Chineme Okafor in Abuja
The Transmission Company of Nigeria (TCN) has said that it could not guarantee the stability of Nigeria’s electricity grid at the moment because it did not have the spinning reserves to prevent its total collapse whenever there were typical system disturbances.
The national grid on Thursday collapsed and reportedly left most parts of the country in total darkness for long hours. The system collapse was the first in 2020 after about nine was recorded in 2019.
According to Science Direct – an online resource for science and engineering innovations, the spinning reserve is the amount of unused capacity in online energy assets which can compensate for power shortages or frequency drops within a given period of time.
Traditionally, the spinning reserve is a concept that is synonymous with large synchronous power generators; the TCN said in a statement yesterday from its General Manager, Public Affairs, Mrs. Ndidi Mbah that at the moment, it lacked the required spinning reserve to stop the national grid from total collapses.
Although it had applied to the Nigerian Electricity Regulatory Commission (NERC) to approve its procurement of spinning reserves for the grid, but the NERC is yet to grant its approval for it.
It stated that the national grid had been fully restored after the system collapse which occurred at about 16.15 hours on Thursday while the grid was recovering from an earlier partial system disturbance.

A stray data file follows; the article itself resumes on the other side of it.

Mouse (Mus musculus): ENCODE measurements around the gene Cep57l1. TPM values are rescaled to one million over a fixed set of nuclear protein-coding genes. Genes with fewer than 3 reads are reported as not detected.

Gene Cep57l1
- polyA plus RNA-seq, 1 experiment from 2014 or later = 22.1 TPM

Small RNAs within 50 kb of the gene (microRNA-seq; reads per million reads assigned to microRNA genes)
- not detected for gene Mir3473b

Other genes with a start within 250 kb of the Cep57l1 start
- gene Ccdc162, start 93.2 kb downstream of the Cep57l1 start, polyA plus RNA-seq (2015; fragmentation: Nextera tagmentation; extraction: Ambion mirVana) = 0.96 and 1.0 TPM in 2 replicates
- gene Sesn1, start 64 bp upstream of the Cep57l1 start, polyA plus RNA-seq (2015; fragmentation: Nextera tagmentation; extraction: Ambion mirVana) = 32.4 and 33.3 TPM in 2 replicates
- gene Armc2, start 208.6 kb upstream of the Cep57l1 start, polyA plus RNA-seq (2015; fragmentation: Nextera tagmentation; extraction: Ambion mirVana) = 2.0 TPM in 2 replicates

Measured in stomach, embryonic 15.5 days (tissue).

The TCN noted that it achieved full restoration of the grid at about 2:19a.m. on Friday morning but that it was not sure if another collapse would not happen in future.
“The initial disturbance of the grid which occurred at about 12.34p.m. yesterday was a partial collapse of the system, as the grid was still supplying Port-Harcourt, Aba, Omoku, Yenegoa, Afam among others, through Afam IV, Rivers IPP and Omoku Power Stations.
“Effort immediately commenced to synchronise other parts of the network but as restoration reached advanced stage, the situation suddenly degenerated into a collapse of the nation’s grid,” said Mbah in the statement.
She further stated that: “Full restoration of the grid re-commenced immediately after the incident and by 10p.m. yesterday, most parts of the nation had been reconnected to the grid, at about 2:19a.m. however, the grid was fully restored.”
She explained that the TCN would not relent in its efforts to completely stabilise the grid, “however, due to the fact that the national grid is still being operated with zero spinning reserve, system instability like what was witnessed yesterday cannot be totally avoided.”
“TCN solicits the support and understanding of Nigerians as the company continues to work to modernise the grid,” Mbah added.